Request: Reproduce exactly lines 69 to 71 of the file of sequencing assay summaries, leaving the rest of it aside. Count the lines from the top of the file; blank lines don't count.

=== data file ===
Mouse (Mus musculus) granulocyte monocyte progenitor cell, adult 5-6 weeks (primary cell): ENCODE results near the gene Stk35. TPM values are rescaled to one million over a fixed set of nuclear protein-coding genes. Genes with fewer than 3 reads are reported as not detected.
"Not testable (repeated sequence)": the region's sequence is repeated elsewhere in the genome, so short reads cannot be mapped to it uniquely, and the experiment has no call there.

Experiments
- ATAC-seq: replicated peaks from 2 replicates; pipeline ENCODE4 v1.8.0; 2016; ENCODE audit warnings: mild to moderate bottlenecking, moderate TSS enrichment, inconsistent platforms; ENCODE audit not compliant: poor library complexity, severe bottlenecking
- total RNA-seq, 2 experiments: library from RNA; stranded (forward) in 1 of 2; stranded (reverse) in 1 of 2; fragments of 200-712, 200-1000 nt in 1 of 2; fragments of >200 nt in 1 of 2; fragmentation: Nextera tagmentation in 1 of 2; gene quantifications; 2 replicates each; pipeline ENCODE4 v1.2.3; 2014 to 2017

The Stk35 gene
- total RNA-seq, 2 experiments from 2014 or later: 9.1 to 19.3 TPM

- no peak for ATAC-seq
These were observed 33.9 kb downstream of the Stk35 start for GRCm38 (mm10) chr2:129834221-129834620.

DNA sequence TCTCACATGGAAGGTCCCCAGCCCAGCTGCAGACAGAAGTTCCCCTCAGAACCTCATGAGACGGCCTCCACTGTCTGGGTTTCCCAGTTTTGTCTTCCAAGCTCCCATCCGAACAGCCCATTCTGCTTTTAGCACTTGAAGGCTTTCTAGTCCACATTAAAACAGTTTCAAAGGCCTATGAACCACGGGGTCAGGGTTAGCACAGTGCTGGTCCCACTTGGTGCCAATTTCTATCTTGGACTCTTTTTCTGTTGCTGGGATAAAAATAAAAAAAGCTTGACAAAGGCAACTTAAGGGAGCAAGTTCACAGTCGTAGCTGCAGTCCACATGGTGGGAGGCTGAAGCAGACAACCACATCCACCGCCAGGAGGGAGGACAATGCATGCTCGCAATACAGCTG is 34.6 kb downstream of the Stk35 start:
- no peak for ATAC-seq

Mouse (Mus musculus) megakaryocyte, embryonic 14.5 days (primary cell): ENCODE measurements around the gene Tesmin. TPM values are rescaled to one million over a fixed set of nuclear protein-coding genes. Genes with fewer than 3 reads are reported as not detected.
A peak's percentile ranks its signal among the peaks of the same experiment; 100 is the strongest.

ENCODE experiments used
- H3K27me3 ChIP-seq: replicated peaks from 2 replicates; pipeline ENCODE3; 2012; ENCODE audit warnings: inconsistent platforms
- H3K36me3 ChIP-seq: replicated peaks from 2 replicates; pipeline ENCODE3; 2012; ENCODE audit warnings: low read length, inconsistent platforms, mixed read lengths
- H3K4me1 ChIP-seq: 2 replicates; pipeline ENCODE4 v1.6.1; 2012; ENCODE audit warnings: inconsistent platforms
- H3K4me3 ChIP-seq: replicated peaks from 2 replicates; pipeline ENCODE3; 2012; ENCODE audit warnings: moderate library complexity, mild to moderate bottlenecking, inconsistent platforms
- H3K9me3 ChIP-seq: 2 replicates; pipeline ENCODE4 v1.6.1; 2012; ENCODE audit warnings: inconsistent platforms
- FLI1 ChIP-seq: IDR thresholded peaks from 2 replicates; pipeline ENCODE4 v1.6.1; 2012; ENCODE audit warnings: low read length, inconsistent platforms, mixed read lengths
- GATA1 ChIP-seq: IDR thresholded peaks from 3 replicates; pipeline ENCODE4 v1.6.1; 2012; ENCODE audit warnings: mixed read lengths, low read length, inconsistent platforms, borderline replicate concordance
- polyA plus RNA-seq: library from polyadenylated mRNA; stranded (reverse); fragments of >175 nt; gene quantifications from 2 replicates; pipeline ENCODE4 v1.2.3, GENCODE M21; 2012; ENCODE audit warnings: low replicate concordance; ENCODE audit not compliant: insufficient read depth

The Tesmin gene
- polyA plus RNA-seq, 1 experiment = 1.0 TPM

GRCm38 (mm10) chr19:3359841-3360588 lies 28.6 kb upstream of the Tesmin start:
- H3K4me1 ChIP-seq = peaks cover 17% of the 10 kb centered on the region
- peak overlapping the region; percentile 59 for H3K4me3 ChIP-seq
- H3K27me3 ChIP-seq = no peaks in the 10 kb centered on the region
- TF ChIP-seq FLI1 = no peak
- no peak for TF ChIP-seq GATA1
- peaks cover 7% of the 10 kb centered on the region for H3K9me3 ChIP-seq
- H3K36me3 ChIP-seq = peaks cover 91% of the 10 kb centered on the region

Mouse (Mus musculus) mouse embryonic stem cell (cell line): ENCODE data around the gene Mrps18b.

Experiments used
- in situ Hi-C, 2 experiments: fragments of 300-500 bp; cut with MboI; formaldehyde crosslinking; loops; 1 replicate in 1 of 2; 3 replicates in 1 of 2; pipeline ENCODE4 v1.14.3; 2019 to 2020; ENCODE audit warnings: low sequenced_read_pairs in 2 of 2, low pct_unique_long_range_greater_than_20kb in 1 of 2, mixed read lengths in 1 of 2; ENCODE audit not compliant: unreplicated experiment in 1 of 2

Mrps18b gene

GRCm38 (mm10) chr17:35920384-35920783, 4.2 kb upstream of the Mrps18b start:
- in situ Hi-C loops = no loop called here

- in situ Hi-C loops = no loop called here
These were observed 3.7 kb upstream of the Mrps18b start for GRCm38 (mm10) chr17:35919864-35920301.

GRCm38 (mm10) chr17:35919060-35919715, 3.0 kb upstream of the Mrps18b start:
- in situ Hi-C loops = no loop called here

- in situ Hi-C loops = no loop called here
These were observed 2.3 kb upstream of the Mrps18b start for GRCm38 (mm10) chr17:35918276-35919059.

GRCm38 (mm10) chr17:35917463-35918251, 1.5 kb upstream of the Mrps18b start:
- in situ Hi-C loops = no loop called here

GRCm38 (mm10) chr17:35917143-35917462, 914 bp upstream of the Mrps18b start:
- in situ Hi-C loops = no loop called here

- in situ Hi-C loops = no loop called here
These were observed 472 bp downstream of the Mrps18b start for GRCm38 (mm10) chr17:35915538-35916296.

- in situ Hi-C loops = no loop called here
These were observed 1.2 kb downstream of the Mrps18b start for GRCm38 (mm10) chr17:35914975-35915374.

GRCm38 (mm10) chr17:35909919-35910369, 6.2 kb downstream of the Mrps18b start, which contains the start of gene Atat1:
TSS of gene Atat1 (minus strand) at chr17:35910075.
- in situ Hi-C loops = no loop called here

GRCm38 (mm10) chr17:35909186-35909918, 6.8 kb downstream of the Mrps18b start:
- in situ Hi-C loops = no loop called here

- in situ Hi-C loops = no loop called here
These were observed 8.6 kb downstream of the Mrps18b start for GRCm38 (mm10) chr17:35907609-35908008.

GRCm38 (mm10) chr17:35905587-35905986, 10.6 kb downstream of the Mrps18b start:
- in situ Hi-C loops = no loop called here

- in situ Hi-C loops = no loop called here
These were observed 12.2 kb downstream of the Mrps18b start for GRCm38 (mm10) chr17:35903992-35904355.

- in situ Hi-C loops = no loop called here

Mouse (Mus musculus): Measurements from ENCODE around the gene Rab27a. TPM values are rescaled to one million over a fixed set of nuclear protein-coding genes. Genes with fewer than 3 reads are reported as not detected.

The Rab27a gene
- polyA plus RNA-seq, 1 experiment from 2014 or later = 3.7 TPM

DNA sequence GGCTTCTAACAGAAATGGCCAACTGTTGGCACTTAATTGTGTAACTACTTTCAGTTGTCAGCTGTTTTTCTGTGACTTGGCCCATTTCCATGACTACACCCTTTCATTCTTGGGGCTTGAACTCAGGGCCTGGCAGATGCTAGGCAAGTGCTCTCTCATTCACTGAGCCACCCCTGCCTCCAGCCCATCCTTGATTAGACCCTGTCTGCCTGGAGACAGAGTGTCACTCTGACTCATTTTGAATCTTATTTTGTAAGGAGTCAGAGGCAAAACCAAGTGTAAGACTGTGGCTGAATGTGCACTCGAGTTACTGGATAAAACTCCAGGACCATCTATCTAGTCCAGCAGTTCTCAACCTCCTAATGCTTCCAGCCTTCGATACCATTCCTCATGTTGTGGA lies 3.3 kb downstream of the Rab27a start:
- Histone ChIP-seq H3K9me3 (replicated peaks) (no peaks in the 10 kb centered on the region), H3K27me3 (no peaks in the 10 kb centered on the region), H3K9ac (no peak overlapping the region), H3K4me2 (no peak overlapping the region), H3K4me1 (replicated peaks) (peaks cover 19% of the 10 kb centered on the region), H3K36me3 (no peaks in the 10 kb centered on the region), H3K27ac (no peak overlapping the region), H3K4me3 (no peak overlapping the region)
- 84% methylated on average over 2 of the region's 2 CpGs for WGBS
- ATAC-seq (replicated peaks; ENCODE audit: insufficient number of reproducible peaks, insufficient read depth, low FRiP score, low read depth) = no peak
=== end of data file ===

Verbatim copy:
- Histone ChIP-seq H3K9me3 (replicated peaks) (no peaks in the 10 kb centered on the region), H3K27me3 (no peaks in the 10 kb centered on the region), H3K9ac (no peak overlapping the region), H3K4me2 (no peak overlapping the region), H3K4me1 (replicated peaks) (peaks cover 19% of the 10 kb centered on the region), H3K36me3 (no peaks in the 10 kb centered on the region), H3K27ac (no peak overlapping the region), H3K4me3 (no peak overlapping the region)
- 84% methylated on average over 2 of the region's 2 CpGs for WGBS
- ATAC-seq (replicated peaks; ENCODE audit: insufficient number of reproducible peaks, insufficient read depth, low FRiP score, low read depth) = no peak